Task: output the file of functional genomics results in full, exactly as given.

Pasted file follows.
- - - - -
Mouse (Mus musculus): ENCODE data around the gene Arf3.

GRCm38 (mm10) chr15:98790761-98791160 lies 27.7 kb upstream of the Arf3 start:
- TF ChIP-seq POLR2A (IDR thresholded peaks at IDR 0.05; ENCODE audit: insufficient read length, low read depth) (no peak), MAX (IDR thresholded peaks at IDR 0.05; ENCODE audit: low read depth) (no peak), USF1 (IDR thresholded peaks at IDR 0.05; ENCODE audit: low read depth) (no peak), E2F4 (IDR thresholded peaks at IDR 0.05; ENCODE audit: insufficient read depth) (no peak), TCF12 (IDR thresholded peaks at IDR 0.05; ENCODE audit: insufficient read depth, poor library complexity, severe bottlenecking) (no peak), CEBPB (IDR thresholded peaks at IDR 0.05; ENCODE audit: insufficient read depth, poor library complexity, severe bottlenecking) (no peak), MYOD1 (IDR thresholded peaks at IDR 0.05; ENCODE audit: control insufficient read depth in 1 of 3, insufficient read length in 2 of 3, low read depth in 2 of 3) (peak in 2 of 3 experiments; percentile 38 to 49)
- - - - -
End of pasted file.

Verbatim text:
Mouse (Mus musculus): ENCODE data around the gene Arf3.

GRCm38 (mm10) chr15:98790761-98791160 lies 27.7 kb upstream of the Arf3 start:
- TF ChIP-seq POLR2A (IDR thresholded peaks at IDR 0.05; ENCODE audit: insufficient read length, low read depth) (no peak), MAX (IDR thresholded peaks at IDR 0.05; ENCODE audit: low read depth) (no peak), USF1 (IDR thresholded peaks at IDR 0.05; ENCODE audit: low read depth) (no peak), E2F4 (IDR thresholded peaks at IDR 0.05; ENCODE audit: insufficient read depth) (no peak), TCF12 (IDR thresholded peaks at IDR 0.05; ENCODE audit: insufficient read depth, poor library complexity, severe bottlenecking) (no peak), CEBPB (IDR thresholded peaks at IDR 0.05; ENCODE audit: insufficient read depth, poor library complexity, severe bottlenecking) (no peak), MYOD1 (IDR thresholded peaks at IDR 0.05; ENCODE audit: control insufficient read depth in 1 of 3, insufficient read length in 2 of 3, low read depth in 2 of 3) (peak in 2 of 3 experiments; percentile 38 to 49)